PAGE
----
Mr. Kim is the proud owner/franchisee of a bakery in Gunpo City, South Korea. One day, a Mr. Lee buys candies from Mr. Kim’s bakery. Four days later, Mr. Lee files a complaint straight to the franchisor’s head office. His complaint: The candies he bought had passed their expiration date by more than 2 months! (FYI, he complains in person with photos as evidence.) As settlement, Mr. Lee demands 2.5 mil won (approx. 100 times what he paid). The head office says no, and Mr. Lee now reports the incident to the police. Soon, Gunpo City orders Mr. Kim to suspend operations for 15 days. Mr. Kim is furious! He’s positive Mr. Lee is but a gold-digging liar! Mr. Kim files a claim (against Gunpo City) asking the court to revoke the order. Q: How is a Korean court likely to decide?
The above example is similar to a case recently reported here in Korea.
I. The Ruling
The Supreme Court reversed and remanded an appellate court decision which had rejected Mr. Kim’s claim. (The trial court had rejected his claim also.) In the Court’s view, Mr. Kim was right. Mr. Lee was a liar!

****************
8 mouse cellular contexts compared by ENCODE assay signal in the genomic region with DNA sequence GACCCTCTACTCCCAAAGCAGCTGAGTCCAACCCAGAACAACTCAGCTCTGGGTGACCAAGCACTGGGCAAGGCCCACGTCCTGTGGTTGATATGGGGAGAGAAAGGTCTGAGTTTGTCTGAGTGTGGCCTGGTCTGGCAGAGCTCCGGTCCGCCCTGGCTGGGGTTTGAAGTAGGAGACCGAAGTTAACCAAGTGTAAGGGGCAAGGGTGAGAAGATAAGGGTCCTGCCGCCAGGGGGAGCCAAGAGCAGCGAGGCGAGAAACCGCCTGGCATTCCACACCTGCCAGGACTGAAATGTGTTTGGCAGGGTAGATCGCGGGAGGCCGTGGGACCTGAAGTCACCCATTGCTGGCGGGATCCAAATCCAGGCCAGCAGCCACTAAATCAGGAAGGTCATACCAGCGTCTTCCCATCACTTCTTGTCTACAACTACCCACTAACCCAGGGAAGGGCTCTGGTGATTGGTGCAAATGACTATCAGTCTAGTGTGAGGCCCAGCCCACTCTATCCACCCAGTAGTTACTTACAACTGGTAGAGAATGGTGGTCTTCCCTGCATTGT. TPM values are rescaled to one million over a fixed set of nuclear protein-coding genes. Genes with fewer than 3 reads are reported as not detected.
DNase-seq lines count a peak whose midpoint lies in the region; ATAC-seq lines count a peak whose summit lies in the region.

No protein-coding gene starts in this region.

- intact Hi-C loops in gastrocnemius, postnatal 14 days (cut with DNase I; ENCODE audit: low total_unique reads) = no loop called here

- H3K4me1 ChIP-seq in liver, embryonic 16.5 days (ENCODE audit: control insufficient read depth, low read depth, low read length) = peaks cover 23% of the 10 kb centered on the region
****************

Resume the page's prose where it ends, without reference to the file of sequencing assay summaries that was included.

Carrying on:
We’re not God, so it’s impossible to know with 100% certainty a person’s exact intentions. The court can only cautiously infer – based on the person’s conduct in the light of the surrounding circumstances. In this case, these are a few things the Court probably took into account:
1. That Mr. Lee went straight to the franchisor’s head office + (straight up) demanded an unusually large amount of money.
2. That franchisee owners can normally receive a full refund for any inventory that couldn’t be sold before its expiration date.
3. That no sanitation problems were found when Mr. Kim’s bakery was last inspected by the head office prior to the incident.
III. Additional Comments
– Why then did the lower courts reject Mr. Kim’s claim? Maybe because (Korean) courts do have some tendency to uphold orders issued by government agencies. (If such orders were easily revoked, too many people would perhaps want to challenge them.) In this case, the order seems have been issued largely based on Mr. Lee’s vociferous allegation.
– In Korea, the Supreme Court is (generally) supposed to hear only disputes that hinge on a matter of law, not fact. In practice, however, the Court has pretty much done away with this principle (as we can see from this case). There are 14 Supreme Court Justices in Korea, but they (alone) handled about 40,000 cases last year! Recently, there was serious talk of setting up a separate court within the Supreme Court to exclusively handle cases of lesser import, but sadly nothing became of it.
– Yes, the franchise (in question) was Paris Baguette. But the photo at the very top is of one I stumbled upon in the U.S. Near Stanford University.
Thank you for reading.